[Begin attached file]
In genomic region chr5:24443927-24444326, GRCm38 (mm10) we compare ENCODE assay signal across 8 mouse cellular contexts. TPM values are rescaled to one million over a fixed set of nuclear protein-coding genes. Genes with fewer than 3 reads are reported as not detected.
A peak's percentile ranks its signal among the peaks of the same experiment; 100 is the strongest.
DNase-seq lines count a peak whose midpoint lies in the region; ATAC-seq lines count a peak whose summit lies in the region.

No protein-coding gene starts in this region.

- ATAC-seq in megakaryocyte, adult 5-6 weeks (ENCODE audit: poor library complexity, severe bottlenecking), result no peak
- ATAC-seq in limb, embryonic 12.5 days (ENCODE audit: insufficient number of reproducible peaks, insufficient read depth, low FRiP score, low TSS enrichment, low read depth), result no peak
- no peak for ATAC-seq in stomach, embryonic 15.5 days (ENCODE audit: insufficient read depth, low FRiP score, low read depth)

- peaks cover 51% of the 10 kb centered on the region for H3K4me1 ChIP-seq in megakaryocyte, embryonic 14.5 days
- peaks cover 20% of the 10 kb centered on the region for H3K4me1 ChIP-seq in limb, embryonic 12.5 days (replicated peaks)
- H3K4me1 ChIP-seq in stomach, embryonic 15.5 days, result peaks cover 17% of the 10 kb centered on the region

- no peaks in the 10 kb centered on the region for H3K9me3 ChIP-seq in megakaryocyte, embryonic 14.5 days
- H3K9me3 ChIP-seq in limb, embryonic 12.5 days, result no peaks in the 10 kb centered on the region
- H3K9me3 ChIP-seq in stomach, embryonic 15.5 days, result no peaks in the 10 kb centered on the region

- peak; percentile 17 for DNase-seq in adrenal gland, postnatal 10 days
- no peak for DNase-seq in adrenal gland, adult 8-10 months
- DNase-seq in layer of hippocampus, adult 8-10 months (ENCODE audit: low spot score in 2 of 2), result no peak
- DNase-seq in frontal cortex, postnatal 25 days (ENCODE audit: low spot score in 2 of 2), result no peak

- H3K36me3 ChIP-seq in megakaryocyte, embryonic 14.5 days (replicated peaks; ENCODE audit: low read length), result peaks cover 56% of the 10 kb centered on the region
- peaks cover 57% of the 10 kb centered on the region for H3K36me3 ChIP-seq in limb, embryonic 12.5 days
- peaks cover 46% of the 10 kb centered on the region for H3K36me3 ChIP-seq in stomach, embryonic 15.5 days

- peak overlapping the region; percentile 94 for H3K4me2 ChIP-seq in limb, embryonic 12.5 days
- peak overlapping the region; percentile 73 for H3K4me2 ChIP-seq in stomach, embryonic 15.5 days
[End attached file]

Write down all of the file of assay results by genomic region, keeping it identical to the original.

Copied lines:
In genomic region chr5:24443927-24444326, GRCm38 (mm10) we compare ENCODE assay signal across 8 mouse cellular contexts. TPM values are rescaled to one million over a fixed set of nuclear protein-coding genes. Genes with fewer than 3 reads are reported as not detected.
A peak's percentile ranks its signal among the peaks of the same experiment; 100 is the strongest.
DNase-seq lines count a peak whose midpoint lies in the region; ATAC-seq lines count a peak whose summit lies in the region.

No protein-coding gene starts in this region.

- ATAC-seq in megakaryocyte, adult 5-6 weeks (ENCODE audit: poor library complexity, severe bottlenecking), result no peak
- ATAC-seq in limb, embryonic 12.5 days (ENCODE audit: insufficient number of reproducible peaks, insufficient read depth, low FRiP score, low TSS enrichment, low read depth), result no peak
- no peak for ATAC-seq in stomach, embryonic 15.5 days (ENCODE audit: insufficient read depth, low FRiP score, low read depth)

- peaks cover 51% of the 10 kb centered on the region for H3K4me1 ChIP-seq in megakaryocyte, embryonic 14.5 days
- peaks cover 20% of the 10 kb centered on the region for H3K4me1 ChIP-seq in limb, embryonic 12.5 days (replicated peaks)
- H3K4me1 ChIP-seq in stomach, embryonic 15.5 days, result peaks cover 17% of the 10 kb centered on the region

- no peaks in the 10 kb centered on the region for H3K9me3 ChIP-seq in megakaryocyte, embryonic 14.5 days
- H3K9me3 ChIP-seq in limb, embryonic 12.5 days, result no peaks in the 10 kb centered on the region
- H3K9me3 ChIP-seq in stomach, embryonic 15.5 days, result no peaks in the 10 kb centered on the region

- peak; percentile 17 for DNase-seq in adrenal gland, postnatal 10 days
- no peak for DNase-seq in adrenal gland, adult 8-10 months
- DNase-seq in layer of hippocampus, adult 8-10 months (ENCODE audit: low spot score in 2 of 2), result no peak
- DNase-seq in frontal cortex, postnatal 25 days (ENCODE audit: low spot score in 2 of 2), result no peak

- H3K36me3 ChIP-seq in megakaryocyte, embryonic 14.5 days (replicated peaks; ENCODE audit: low read length), result peaks cover 56% of the 10 kb centered on the region
- peaks cover 57% of the 10 kb centered on the region for H3K36me3 ChIP-seq in limb, embryonic 12.5 days
- peaks cover 46% of the 10 kb centered on the region for H3K36me3 ChIP-seq in stomach, embryonic 15.5 days

- peak overlapping the region; percentile 94 for H3K4me2 ChIP-seq in limb, embryonic 12.5 days
- peak overlapping the region; percentile 73 for H3K4me2 ChIP-seq in stomach, embryonic 15.5 days